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What palliative care means for liver disease

When you’re living with liver disease, extra support can make all the difference. That’s the idea behind palliative care. It’s an additional layer of care to help you navigate the unique challenges of your diagnosis.

“We want to be sure that throughout the course of your illness, your symptoms are well managed and your quality of life is not put on the back burner,” says Edward W. Martin, MD, MPH, HopeHealth’s chief medical officer.

And unlike hospice, palliative care can be delivered alongside any cure-focused care.

“We’re not here in any way to limit your options,” says Dr. Martin. “I’ll hear from patients, ‘I’m not ready to throw in the towel.’ I explain that with palliative care, you can keep the towel. We’ll give you extra towels.”

Here’s what this type of care means for liver disease.

> Connect with palliative care today.

Palliative care specializes in the difficult symptoms that come with liver disease.

People with liver disease often face a heavy symptom burden, ranging from pain and breathlessness to confusion. When these symptoms are not effectively managed, they can lead to significant distress and discomfort.

Palliative care offers advanced medications and techniques to prevent that from happening. With the right support, you can feel more comfortable, think more clearly, and have the best possible quality of life.

“Just because you have this illness, you don’t need to suffer with uncontrolled symptoms,” says Dr. Martin.

> Related: 7 common myths about palliative care

It reinforces other medical support too.

Even beyond symptom management, a palliative care team offers extra attention to keep you on track with medical care.

For instance, when liver disease is related to alcohol, a patient can have a dramatic turnaround if they stop drinking. Your palliative care team can work closely with experts in addiction medicine to arrange the support they need.

Second, palliative care is designed to lighten the load of patients and families. That includes working with all your experts and teams to keep everyone on the same page. Most patients find their care suddenly feels simpler and more streamlined.

It helps you understand your future options.

For any major health decision, you need the right information — and a clear picture of how it actually applies to you. That’s at the heart of palliative care.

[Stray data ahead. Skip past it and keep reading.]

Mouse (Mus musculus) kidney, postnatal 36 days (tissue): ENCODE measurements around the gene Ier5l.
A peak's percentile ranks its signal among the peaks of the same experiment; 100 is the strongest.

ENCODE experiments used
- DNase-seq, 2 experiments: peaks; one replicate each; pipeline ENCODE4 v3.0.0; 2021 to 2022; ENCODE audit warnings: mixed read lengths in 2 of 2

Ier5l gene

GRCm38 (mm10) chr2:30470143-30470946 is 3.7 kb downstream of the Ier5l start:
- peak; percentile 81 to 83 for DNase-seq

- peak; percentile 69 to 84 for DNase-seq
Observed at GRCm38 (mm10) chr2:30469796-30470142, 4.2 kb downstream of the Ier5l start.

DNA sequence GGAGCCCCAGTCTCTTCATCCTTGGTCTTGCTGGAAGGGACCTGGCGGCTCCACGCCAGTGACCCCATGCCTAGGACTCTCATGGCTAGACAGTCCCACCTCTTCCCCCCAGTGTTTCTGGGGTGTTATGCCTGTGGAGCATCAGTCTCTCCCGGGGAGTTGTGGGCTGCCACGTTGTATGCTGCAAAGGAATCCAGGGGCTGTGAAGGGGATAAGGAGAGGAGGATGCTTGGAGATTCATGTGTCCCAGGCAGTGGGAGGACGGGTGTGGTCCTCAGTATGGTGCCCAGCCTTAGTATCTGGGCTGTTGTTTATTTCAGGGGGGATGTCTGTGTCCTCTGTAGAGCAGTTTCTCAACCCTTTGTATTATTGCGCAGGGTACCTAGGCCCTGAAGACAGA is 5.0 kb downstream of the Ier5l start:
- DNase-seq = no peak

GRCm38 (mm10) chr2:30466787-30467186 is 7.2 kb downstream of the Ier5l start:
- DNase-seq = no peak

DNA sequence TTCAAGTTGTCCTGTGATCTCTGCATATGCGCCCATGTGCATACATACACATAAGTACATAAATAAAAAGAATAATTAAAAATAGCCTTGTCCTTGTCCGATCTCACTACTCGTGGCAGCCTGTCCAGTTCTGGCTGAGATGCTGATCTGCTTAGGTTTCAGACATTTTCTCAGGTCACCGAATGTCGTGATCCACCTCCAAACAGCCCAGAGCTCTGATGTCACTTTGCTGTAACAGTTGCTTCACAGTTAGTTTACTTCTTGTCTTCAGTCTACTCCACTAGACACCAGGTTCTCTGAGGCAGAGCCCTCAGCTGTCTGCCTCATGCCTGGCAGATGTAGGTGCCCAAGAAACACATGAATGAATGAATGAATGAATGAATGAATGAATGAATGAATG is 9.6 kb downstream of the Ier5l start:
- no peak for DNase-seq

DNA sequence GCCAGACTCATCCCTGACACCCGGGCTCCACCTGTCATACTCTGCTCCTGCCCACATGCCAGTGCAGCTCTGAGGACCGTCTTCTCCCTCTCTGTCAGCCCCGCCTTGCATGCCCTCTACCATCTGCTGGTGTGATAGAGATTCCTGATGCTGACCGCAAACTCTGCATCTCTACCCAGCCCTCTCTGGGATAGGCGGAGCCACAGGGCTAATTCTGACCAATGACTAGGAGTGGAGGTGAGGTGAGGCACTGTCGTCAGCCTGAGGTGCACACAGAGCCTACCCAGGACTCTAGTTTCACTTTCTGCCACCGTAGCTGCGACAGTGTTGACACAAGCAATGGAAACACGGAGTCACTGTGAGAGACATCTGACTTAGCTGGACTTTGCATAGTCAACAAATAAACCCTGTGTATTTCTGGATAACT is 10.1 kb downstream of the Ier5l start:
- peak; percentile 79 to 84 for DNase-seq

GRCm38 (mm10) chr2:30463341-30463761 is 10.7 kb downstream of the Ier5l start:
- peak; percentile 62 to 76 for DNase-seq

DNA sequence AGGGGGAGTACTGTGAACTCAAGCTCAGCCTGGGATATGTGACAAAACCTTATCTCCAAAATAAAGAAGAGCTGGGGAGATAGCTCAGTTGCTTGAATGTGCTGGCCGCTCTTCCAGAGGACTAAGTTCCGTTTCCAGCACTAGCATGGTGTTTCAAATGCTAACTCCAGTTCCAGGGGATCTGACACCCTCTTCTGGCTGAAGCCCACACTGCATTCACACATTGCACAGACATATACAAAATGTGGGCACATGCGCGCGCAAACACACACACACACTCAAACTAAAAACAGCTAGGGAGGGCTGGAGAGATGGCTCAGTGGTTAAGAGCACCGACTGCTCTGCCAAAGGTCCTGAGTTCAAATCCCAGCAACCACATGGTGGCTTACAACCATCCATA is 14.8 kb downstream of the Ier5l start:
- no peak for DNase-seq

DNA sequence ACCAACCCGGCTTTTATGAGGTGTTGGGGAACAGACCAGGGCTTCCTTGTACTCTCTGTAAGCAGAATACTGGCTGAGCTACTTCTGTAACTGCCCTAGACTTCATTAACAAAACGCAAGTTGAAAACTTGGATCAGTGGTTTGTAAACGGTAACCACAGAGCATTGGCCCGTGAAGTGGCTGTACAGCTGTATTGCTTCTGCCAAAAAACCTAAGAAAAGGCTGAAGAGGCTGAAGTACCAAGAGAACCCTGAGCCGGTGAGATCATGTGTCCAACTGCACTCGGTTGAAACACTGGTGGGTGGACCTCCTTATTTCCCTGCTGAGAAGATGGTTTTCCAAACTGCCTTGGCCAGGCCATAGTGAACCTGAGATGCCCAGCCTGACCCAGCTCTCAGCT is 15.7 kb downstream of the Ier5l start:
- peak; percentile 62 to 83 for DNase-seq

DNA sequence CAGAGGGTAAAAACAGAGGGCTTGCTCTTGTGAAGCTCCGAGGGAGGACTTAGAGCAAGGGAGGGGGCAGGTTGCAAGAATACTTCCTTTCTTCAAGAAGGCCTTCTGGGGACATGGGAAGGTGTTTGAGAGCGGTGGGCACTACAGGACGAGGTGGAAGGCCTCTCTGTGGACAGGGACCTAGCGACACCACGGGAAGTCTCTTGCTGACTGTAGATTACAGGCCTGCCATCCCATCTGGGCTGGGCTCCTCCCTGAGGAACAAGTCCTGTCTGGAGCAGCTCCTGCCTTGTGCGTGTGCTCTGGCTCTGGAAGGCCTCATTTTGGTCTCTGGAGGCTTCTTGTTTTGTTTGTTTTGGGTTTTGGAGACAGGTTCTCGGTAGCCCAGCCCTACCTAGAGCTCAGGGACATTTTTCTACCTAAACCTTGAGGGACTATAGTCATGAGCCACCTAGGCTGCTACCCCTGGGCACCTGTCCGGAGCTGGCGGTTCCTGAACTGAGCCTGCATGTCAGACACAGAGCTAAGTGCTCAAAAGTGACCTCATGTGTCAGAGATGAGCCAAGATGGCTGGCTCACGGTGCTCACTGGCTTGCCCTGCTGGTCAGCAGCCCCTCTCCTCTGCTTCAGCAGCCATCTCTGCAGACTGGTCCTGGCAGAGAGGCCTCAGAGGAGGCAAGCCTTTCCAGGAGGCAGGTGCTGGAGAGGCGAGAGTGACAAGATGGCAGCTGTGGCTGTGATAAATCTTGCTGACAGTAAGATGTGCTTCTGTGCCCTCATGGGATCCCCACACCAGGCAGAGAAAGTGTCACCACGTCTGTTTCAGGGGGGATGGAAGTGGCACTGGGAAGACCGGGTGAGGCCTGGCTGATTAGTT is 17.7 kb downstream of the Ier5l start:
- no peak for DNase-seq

For example, when a patient is living with liver disease, the idea of a liver transplant may loom large in their hopes for the future. But in truth, it’s not always a possibility. Even when it is, they must carefully weigh the decision.

Whatever your individual situation, a palliative care team devotes time to helping you understand and come to terms with your options — and consider where to go from here.

“What are your priorities? We want your plan of treatment to meet those goals,” says Dr. Martin.

> Related: The difference between palliative and hospice care

They prepare your caregiver to be your decision maker.

As liver disease progresses, it impairs the ability to communicate, think and make decisions. This can occur suddenly, and sooner than many patients and families expect.

A palliative care team can make sure you’re prepared. They can help you think through the medical care you do and don’t want, communicate those wishes with your family, and assign someone like a caregiver to make decisions on your behalf. They can also provide support for that person.

“We want your caregiver to have a good understanding of your preferences, and be ready if they have to speak for you and advocate for you.” says Dr. Martin.

What is the role of palliative care in liver disease?

Palliative care offers extra care, information and guidance for people living with liver disease. In terms of direct services, it spans everything from physical care to emotional support for you and your family. In addition, palliative care experts often act as your advocate across all your specialists and care teams.

Right away, this can add up to a better quality of life. Down the road, it can help align your medical decisions with what matters most.

“We always ask patients, ‘What brings you joy in your life? What’s important to you?’ That’s a central goal,” says Dr. Martin.

Questions about palliative care for you or a loved one? Contact HopeHealth Hospice & Palliative Care at (844) 671-4673, or email us at

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